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Subject: Review by Deskovehry: Wizard Kings - welcome to fantasy battleground rss

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Dusan Vit
Czech Republic
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Country Eruthia is caught up in state of war. It started quite innocently. One day an undead man named Rall went to local marketplace, just like any other day. This time, he wanted to buy potion ingredient from a magician, but he did not like the price and without warning pierced the magician on the spot with his long curved sword. Throughout the land, a wave of unrest rose, wizards called for the punishment of the guilty, while zombies pointed out, that they are blackmailed and conspued by the society.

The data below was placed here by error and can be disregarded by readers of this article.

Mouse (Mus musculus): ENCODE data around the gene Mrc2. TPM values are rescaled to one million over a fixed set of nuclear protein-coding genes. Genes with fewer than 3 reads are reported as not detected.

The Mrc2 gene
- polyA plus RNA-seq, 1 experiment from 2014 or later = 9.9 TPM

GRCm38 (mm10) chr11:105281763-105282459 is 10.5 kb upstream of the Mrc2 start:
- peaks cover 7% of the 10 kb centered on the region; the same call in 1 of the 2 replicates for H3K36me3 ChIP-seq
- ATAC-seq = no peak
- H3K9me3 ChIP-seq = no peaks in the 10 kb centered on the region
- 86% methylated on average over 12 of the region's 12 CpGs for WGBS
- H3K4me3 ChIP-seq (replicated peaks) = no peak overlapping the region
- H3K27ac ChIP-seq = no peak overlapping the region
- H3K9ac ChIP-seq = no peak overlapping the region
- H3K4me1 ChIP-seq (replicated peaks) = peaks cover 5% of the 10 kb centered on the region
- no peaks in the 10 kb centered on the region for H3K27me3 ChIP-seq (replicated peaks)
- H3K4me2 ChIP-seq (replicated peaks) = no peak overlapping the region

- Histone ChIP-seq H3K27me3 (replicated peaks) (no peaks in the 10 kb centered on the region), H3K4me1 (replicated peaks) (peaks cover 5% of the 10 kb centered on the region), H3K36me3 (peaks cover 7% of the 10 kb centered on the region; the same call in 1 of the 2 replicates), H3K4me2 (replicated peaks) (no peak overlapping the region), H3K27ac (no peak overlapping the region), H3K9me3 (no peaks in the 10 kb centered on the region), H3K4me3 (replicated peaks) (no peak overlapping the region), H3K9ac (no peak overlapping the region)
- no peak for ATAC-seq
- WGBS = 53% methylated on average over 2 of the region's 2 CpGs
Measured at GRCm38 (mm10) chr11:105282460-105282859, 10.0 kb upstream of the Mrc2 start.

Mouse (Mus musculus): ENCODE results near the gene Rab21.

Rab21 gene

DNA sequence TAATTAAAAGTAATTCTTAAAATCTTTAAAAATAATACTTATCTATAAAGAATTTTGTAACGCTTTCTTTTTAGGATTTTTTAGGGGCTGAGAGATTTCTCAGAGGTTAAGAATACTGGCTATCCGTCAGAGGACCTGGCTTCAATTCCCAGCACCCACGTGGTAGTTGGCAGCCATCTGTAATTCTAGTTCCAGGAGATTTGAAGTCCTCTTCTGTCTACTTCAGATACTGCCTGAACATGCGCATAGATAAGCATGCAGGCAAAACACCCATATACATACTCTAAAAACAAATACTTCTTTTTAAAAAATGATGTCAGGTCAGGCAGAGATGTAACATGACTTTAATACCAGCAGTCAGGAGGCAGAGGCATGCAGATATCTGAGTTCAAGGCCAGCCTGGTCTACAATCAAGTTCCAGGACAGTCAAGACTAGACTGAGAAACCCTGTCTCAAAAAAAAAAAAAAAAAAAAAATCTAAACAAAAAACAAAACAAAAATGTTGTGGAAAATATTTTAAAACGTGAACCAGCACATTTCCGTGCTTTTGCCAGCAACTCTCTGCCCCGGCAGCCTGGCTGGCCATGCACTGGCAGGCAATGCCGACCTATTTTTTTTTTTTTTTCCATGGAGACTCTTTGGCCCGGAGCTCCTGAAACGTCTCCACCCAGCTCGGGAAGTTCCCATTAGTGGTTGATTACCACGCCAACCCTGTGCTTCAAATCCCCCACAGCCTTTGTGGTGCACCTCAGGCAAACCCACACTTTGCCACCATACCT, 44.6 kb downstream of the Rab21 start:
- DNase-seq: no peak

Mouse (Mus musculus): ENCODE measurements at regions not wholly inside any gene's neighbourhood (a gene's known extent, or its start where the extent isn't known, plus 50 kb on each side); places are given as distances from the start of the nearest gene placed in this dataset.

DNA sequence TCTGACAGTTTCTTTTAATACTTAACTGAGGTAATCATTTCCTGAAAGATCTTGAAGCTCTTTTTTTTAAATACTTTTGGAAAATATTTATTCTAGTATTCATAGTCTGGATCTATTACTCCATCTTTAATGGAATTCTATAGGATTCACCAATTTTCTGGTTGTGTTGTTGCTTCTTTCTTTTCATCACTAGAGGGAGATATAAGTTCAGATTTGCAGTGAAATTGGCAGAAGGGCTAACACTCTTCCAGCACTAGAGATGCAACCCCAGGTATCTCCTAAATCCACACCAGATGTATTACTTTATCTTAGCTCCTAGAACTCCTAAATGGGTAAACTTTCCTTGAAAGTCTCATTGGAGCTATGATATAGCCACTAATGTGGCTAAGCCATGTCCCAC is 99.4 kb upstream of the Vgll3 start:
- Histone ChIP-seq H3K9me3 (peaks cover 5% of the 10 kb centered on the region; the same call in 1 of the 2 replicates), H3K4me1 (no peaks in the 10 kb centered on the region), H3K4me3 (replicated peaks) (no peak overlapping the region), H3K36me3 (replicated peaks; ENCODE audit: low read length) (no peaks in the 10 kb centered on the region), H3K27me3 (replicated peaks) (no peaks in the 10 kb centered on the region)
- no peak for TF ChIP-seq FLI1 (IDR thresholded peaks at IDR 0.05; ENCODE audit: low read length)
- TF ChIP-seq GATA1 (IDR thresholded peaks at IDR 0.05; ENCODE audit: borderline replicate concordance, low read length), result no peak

Before long, the conflict spread to other races as well. And as the cry spread, the king made the worst decision, he could. Army intervened. He tried to separate each side of the conflict and succeeded in pushing each one of other side of the kingdom. There are many places now, where malice ferments and matures. Once it overflows built walls, group of nasty opponents will clash. There is no doubt, that the war of races has started and it is only a matter of time, when and where will it happen.

Let's go together to a focal point of battle. Let's try to negotiate with these nations and try to unite them. What? Peace is not an option here. Okay, then select side, you want to fight with, and bloody bloodbath can begin.